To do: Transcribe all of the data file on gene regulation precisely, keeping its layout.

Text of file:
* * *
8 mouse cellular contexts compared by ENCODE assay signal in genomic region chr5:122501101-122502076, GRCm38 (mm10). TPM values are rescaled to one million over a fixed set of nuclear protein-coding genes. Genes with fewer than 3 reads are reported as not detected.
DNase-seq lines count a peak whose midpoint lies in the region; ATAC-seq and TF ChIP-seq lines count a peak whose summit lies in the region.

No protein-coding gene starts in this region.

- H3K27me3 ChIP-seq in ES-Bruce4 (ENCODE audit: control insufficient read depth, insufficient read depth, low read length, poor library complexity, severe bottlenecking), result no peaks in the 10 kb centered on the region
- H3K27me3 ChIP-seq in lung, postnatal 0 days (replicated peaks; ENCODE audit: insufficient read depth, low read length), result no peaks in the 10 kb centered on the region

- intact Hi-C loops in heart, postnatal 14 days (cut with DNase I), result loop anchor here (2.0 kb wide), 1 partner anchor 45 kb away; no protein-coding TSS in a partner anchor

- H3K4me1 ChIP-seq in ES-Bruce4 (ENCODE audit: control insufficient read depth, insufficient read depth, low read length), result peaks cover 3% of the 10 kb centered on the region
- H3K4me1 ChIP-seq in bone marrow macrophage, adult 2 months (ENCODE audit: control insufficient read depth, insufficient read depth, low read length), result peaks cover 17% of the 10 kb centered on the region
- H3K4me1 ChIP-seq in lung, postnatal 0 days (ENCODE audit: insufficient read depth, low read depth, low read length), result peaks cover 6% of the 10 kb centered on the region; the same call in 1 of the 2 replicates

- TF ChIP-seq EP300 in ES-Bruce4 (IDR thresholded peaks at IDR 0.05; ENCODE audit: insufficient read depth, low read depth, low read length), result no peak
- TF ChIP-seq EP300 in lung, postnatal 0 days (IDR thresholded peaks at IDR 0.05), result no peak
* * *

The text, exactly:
8 mouse cellular contexts compared by ENCODE assay signal in genomic region chr5:122501101-122502076, GRCm38 (mm10). TPM values are rescaled to one million over a fixed set of nuclear protein-coding genes. Genes with fewer than 3 reads are reported as not detected.
DNase-seq lines count a peak whose midpoint lies in the region; ATAC-seq and TF ChIP-seq lines count a peak whose summit lies in the region.

No protein-coding gene starts in this region.

- H3K27me3 ChIP-seq in ES-Bruce4 (ENCODE audit: control insufficient read depth, insufficient read depth, low read length, poor library complexity, severe bottlenecking), result no peaks in the 10 kb centered on the region
- H3K27me3 ChIP-seq in lung, postnatal 0 days (replicated peaks; ENCODE audit: insufficient read depth, low read length), result no peaks in the 10 kb centered on the region

- intact Hi-C loops in heart, postnatal 14 days (cut with DNase I), result loop anchor here (2.0 kb wide), 1 partner anchor 45 kb away; no protein-coding TSS in a partner anchor

- H3K4me1 ChIP-seq in ES-Bruce4 (ENCODE audit: control insufficient read depth, insufficient read depth, low read length), result peaks cover 3% of the 10 kb centered on the region
- H3K4me1 ChIP-seq in bone marrow macrophage, adult 2 months (ENCODE audit: control insufficient read depth, insufficient read depth, low read length), result peaks cover 17% of the 10 kb centered on the region
- H3K4me1 ChIP-seq in lung, postnatal 0 days (ENCODE audit: insufficient read depth, low read depth, low read length), result peaks cover 6% of the 10 kb centered on the region; the same call in 1 of the 2 replicates

- TF ChIP-seq EP300 in ES-Bruce4 (IDR thresholded peaks at IDR 0.05; ENCODE audit: insufficient read depth, low read depth, low read length), result no peak
- TF ChIP-seq EP300 in lung, postnatal 0 days (IDR thresholded peaks at IDR 0.05), result no peak